Time and Date: 20 April 2023, 16:00 CEST / UTC+2; Dr. Isabel Pérez Ramos (University of Oviedo; GIECO-Instituto Franklin-UAH)
The environmental crisis (from pollution and toxicity to the effects of climate change—and everything in between) does not affect every place and everyone (thinking of all life forms, human and otherwise) equally. Environmental justice, as an activist practice and academic field, analyzes the different levels of responsibility of human actors, as well as the multiple factors resulting in unequal socio-ecological degradation. It moreover explores and develops coping and countering mechanisms. In this context, other than discussing the current state of the field, we will focus on how narrative and literature (and particularly ethnic minority literary works) have been common means to expose, reflect upon, and counter these inequalities. By way of example, we will discuss the project “Toxic Bios” as well as Chicanx and Latinx environmental justice perspectives and practices, inviting comparisons with other literary and cultural contexts relating to the participants’ research interests.
When preparing for the webinar, please consider the following questions:
1. Which term better represents your research interests and why: environmental justice, socioenvironmental justice, ecological justice, climate justice, species justice, or other? (If you are not familiarized with any of these concepts, please look them up before the webinar)
2. Has your understanding of environmental justice changed after reading the selected bibliography, or have the readings added any nuances to your previous understanding?
3. Think of an example of an environmental injustice / an environmental justice campaign in line with Pellow’s critical environmental justice perspective (Pellow 2018, see required readings/sources) – what defines such a particular example as CEJ?
4. How do literature and narrative more generally contribute to exposing and countering environmental injustices?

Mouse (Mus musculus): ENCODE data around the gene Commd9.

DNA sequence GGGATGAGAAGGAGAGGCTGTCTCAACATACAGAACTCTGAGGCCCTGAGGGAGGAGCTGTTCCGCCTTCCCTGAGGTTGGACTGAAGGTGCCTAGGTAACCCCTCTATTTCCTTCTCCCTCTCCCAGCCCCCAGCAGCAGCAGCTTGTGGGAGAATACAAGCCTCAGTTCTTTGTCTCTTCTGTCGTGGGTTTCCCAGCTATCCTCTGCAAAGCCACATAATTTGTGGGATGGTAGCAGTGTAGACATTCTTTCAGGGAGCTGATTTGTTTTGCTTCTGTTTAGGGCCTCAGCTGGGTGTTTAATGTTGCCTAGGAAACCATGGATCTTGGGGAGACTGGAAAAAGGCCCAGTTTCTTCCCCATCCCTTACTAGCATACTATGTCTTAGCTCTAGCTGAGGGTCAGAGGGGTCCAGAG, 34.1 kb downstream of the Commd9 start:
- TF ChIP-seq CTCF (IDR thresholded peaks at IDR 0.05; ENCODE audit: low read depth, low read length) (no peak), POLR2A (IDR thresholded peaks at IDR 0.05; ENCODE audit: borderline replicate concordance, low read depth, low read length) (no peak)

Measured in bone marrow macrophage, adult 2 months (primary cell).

5. Reflect upon the similarities and differences between personal narratives (e.g. toxic bios—see required readings/sources) and fictional narratives when it comes to communicating environmental injustices and mobilizing other social or political actors.
6. Does (ethnic minority) literature with an environmental justice take present any specific characteristics?
Participants are expected to share their answers to these questions throughout the webinar.
Required readings / sources:
Pellow, David N. “Critical Environmental Justice Studies.” What is Critical Environmental
Justice. Polity Press, 2018, pp. 1-33.
Toxic Bios http://www.toxicbios.eu/#/intro Please have a look at the short
introductory video (under the toxic media tab—available in several different
languages); and read the really brief toxic manual (under the toxic bios tab—
available in English & Italian). Read/watch any of the testimonies—available in
different European languages; the transcription of José Luis Conejero’s toxic bio
(located in Barcelona, north-eastern Spain), is in English.
Wald, Sarah D., David J. Vázquez, Priscilla Solis Ybarra, and Sarah Jaquette Ray.
“Introduction: Why Latinx Environmentalisms?” Latinx Environmentalisms: Place,
Justice, and the Decolonial, edited by Sarah D. Wald et al., Temple University Press,
2019, pp. 1-31.
Additional optional readings:
Pérez-Ramos, M. Isabel. “Breaking the silence: The strange case of an eco-cosmopolitan
Chicana detective.” International Journal of English Studies IJES, vol. 22 (1), 2022,
pp. 63–79. Online ISSN: 1989-613. DOI: 10.6018/ijes.477221.
Schneider-Mayerson, Matthew. “‘Just as in the Book’? The Influence of Literature on
Readers’ Awareness of Climate Justice and Perception of Climate Migrants.” ISLE:
Interdisciplinary Studies in Literature and Environment vol 27, no 2 (2020), pp. 1–28.
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